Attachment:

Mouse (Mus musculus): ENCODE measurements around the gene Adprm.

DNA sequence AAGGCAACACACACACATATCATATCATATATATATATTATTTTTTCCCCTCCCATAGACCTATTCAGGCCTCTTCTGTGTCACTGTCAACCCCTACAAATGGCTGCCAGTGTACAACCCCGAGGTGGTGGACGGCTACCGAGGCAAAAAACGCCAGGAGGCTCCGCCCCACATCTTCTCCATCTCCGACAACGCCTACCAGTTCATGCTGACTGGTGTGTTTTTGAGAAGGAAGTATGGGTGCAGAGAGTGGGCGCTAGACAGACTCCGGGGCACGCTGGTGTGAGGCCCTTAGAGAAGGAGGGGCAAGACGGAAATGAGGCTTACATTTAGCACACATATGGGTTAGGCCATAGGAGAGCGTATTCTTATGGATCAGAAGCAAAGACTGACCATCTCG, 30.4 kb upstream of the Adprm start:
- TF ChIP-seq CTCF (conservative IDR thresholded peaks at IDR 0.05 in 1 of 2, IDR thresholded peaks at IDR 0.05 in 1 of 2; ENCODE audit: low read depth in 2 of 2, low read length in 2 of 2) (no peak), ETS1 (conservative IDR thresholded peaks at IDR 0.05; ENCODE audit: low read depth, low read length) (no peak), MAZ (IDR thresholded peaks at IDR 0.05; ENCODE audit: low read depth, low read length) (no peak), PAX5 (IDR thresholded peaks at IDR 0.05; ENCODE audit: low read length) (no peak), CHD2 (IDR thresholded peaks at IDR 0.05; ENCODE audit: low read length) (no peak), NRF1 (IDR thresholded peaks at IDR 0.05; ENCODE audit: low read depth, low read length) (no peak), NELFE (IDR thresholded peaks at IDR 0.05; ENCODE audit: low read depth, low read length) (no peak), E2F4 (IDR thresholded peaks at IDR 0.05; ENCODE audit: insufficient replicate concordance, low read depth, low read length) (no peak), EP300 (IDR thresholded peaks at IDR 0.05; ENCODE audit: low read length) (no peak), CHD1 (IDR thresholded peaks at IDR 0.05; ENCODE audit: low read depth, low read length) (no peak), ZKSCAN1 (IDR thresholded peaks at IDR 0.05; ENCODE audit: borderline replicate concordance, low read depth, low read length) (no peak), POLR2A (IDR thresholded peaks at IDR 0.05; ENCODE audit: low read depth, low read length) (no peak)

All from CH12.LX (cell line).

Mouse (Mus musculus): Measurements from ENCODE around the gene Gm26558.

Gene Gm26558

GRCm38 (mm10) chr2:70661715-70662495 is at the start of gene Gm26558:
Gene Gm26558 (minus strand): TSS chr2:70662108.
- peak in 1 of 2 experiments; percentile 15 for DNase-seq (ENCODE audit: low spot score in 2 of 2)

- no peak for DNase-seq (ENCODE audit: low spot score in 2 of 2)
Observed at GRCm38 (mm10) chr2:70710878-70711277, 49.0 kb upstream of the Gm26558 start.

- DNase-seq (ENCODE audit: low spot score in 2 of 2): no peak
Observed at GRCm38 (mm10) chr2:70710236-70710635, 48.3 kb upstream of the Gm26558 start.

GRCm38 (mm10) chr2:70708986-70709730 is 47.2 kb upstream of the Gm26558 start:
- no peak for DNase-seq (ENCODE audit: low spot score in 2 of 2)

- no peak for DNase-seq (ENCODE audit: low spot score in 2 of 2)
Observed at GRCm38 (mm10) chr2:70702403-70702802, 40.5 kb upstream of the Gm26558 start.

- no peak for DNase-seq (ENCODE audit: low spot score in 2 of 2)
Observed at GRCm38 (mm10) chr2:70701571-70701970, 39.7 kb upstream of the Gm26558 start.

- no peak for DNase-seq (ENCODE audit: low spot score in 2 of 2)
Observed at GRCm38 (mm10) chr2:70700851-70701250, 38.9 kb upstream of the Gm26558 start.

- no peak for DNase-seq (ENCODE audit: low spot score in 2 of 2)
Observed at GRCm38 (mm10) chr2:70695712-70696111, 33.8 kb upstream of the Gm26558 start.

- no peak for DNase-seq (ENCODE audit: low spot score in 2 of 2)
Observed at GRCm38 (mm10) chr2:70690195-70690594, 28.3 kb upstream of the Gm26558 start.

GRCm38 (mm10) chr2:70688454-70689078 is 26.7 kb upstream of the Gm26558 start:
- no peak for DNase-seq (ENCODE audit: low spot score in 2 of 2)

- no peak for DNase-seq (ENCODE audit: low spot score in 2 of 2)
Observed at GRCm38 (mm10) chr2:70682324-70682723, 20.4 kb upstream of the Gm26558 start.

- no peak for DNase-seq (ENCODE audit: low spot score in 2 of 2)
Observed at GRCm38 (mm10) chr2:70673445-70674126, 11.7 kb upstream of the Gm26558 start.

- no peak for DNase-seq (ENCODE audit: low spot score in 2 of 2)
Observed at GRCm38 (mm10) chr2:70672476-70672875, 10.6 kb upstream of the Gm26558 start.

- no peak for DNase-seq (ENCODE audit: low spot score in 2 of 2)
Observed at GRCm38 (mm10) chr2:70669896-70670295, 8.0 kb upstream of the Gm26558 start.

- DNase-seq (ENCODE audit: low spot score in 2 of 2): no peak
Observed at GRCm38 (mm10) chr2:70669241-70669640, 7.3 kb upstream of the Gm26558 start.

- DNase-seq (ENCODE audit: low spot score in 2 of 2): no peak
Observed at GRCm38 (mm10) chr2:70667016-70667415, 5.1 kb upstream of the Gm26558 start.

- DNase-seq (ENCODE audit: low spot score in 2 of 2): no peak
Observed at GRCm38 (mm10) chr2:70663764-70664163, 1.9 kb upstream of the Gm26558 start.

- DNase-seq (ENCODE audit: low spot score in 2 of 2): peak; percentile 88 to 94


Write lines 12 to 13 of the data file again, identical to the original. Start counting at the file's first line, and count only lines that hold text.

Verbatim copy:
- DNase-seq (ENCODE audit: low spot score in 2 of 2): no peak
Observed at GRCm38 (mm10) chr2:70710236-70710635, 48.3 kb upstream of the Gm26558 start.